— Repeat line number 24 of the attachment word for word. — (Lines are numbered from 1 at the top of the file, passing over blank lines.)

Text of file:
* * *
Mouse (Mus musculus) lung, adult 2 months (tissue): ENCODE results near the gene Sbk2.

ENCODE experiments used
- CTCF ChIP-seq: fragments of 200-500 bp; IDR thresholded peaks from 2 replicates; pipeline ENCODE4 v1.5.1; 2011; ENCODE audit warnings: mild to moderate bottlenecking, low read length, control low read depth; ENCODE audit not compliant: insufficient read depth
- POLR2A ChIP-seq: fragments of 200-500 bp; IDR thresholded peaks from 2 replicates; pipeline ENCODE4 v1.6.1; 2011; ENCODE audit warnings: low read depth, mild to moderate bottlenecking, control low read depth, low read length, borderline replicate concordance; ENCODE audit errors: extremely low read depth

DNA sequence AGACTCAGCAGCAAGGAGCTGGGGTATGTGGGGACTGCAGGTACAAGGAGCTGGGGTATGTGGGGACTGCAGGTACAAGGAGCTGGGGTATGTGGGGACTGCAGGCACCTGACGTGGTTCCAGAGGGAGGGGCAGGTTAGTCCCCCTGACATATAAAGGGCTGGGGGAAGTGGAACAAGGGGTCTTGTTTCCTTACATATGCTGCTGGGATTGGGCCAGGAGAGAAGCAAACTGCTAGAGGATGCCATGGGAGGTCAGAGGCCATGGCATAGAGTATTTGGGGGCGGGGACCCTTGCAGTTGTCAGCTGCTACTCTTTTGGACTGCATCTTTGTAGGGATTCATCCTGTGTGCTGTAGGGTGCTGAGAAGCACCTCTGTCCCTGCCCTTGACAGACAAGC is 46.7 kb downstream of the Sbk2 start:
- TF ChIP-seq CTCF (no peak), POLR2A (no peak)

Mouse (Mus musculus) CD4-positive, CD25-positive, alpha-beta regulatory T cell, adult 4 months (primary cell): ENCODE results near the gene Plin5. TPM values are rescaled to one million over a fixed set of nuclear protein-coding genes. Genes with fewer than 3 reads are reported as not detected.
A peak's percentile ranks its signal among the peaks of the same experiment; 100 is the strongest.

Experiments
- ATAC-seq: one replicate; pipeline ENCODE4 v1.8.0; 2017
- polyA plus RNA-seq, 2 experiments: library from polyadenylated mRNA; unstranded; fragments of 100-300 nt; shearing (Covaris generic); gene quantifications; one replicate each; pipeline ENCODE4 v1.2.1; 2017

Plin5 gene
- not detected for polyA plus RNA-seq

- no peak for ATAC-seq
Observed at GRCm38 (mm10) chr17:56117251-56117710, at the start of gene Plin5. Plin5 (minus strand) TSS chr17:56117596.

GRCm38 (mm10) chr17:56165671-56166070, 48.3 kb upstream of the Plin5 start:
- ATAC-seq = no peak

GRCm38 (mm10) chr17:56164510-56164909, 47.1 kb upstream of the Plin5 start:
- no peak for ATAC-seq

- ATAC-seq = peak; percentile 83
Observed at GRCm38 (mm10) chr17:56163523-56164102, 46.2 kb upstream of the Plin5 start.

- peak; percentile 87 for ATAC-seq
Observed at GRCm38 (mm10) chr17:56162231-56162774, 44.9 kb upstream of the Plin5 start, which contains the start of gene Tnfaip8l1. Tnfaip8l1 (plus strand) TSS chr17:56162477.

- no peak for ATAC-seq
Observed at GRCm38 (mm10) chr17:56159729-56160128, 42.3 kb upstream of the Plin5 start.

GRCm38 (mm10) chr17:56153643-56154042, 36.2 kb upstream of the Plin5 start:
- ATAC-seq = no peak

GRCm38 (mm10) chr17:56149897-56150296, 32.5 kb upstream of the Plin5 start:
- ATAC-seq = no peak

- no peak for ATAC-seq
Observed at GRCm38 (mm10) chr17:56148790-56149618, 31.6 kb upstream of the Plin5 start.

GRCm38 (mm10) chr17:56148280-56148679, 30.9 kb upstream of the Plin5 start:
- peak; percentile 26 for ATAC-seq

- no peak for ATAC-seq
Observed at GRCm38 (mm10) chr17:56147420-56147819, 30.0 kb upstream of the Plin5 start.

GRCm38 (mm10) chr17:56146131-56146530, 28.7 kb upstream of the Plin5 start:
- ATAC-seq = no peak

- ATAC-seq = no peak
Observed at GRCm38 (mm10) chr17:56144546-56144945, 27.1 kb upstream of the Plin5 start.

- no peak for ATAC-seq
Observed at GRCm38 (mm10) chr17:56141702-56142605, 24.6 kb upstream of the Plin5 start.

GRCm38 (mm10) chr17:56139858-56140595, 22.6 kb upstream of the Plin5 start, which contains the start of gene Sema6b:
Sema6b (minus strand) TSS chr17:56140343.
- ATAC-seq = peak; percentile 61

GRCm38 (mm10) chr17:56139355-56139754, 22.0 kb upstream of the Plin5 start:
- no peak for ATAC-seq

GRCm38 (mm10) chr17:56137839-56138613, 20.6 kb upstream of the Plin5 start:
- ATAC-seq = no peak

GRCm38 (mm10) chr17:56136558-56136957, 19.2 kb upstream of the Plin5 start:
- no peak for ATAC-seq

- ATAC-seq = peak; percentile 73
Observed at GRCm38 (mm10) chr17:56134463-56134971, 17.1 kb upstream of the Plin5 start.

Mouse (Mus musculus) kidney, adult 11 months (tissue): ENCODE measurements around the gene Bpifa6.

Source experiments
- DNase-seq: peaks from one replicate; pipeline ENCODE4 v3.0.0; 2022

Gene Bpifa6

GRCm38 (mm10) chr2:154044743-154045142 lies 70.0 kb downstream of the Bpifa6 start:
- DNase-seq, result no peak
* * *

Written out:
- no peak for ATAC-seq